May tip the driver if service was exemplary (arrived in a reasonable neighborhood of the quoted ETA, contacted me if delayed, horse steps off the trailer looking good, etc)
Long haul is usually PIA so no tip included - rate is set at time of purchase.
If shipper is a friend doing a favor I'd refill their gas tank, buy a meal, etc. along with any pre-arranged charge.
*friend of bar.ka*RIP all my lovely boys, gone too soon: Steppin' Out 1988-2004 Hey Vern! 1982-2009 Cash's Bay Threat 1994-2009
Last time I used a commercial shipper, it was to move my band of five horses to my new farm. I followed about an hour behind the van and when I arrived at the farm, the horses were all happily munching on generous flakes of alfalfa, tucked into their stalls with full buckets of fresh water. The guys had even removed their shipping wraps and neatly rolled them up for me. Of course I tipped these guys. . . and very generously, too!
"I can explain it to you, but I can't understand it for you..."
When we've offered the commercial company we used they declined tips, but we always make sure to have coffee, cold sodas, and a snack available when they drop off a horse, and offer to let them fill their water tanks if needed.
A few years ago I had a friend offer to haul my horse to a few events. They woulldn't accept any gas money because they were taking a horse anyway. I sent them a thank you card and a gift card to their local feed store from my horse to theirs.
~ A true friend knows all there is to know about you and still likes you. -E. Hubbard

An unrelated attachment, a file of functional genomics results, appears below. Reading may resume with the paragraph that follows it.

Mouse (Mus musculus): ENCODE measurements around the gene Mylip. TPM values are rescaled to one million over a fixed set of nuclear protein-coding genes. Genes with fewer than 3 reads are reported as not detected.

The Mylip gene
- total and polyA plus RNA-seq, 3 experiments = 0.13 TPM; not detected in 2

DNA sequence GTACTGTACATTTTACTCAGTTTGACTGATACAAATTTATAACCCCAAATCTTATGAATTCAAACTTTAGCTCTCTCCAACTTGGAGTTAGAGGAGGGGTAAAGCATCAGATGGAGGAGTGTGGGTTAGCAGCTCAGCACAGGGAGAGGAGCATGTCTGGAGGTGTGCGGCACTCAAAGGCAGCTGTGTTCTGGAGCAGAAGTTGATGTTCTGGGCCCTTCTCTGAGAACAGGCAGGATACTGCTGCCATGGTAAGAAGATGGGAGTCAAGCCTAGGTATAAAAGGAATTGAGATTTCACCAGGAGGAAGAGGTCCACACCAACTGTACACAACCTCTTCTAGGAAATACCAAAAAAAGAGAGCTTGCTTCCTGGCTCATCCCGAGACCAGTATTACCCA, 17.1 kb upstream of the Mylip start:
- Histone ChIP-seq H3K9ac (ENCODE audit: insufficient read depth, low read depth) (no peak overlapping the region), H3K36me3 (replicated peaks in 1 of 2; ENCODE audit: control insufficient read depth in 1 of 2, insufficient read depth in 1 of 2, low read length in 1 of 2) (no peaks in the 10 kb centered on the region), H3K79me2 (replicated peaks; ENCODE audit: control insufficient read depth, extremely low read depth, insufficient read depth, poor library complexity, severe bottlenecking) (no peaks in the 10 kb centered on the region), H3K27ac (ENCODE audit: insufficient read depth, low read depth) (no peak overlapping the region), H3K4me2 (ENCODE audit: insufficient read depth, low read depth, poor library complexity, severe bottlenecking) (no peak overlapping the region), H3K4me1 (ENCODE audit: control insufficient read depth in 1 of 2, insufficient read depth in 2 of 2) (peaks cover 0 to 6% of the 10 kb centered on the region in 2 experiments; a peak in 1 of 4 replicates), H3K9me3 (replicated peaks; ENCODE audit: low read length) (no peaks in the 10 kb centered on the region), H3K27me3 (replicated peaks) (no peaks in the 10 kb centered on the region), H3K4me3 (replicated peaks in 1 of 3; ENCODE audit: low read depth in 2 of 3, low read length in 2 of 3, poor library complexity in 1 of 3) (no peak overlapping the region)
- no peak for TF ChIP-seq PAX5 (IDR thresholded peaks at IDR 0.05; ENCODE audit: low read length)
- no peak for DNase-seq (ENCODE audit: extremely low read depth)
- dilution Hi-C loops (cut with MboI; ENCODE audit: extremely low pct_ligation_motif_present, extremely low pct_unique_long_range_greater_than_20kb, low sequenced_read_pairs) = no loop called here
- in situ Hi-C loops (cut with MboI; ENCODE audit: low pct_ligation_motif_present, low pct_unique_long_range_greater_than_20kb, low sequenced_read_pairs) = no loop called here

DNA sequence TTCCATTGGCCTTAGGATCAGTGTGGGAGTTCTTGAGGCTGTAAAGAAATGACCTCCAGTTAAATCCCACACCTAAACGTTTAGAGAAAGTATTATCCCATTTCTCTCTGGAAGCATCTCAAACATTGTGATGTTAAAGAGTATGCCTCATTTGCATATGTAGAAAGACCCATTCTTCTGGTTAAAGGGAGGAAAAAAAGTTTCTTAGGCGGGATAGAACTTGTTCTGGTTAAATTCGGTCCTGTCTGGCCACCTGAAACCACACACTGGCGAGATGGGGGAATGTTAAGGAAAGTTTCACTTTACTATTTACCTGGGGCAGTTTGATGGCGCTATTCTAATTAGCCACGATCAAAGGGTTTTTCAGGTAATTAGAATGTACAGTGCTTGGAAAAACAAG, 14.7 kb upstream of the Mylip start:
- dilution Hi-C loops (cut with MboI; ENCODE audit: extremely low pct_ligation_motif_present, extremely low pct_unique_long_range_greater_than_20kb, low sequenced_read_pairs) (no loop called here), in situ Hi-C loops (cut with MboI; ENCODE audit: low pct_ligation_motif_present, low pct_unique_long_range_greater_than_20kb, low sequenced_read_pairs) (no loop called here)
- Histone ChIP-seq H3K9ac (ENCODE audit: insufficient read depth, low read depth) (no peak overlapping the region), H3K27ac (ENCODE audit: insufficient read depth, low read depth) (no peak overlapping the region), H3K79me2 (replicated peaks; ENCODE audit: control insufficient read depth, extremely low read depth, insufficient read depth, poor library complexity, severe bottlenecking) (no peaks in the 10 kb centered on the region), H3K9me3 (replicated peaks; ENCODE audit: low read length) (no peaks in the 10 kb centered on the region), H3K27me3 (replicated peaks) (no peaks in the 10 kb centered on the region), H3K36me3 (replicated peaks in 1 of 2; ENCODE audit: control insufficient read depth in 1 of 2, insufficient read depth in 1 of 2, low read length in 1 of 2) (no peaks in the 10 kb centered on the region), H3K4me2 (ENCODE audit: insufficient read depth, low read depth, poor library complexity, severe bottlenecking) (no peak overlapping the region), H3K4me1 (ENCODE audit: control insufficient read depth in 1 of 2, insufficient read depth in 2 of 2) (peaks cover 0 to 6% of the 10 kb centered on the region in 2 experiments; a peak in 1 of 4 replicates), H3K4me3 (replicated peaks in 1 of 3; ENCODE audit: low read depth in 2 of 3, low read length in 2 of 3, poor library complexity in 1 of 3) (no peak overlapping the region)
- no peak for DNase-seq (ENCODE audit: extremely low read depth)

When I had my guys shipped cross country the gentleman that came and picked them up was very prompt, courteous and patient with the horses. One of my guys was a little bit of a troublesome loader (not dangerous, just planted his feet) and the shipper, with the utmost patience took his time getting him loaded. No drama, no fuss. He received a large tip that day. I think if you're happy with the service, a little something (not necessarily money) goes a long way.
Heck yes, I tipped the "commercial truck drivers" who hauled my horses. Every time!! They were someone's employees (doin' a job), on the road for a long trip, and in charge of my precious cargo. Each time, I gave them a bit of money - not too much - and suggested they have dinner on me. I also gave them a goodie bag filled with freshly baked cookies and peppermints (to hopefully share with my beasties).
My mother taught me years ago that your loved ones are the ones who benefit when you are especially nice to the people who have the ability to affect their lives. I remember how a few magazines and regular plates of cookies made my grandmother's caretakers at the nursing home much happier. It's easy, and I really do believe that a little kindness goes a long way (Yes, I have been called Pollyanna)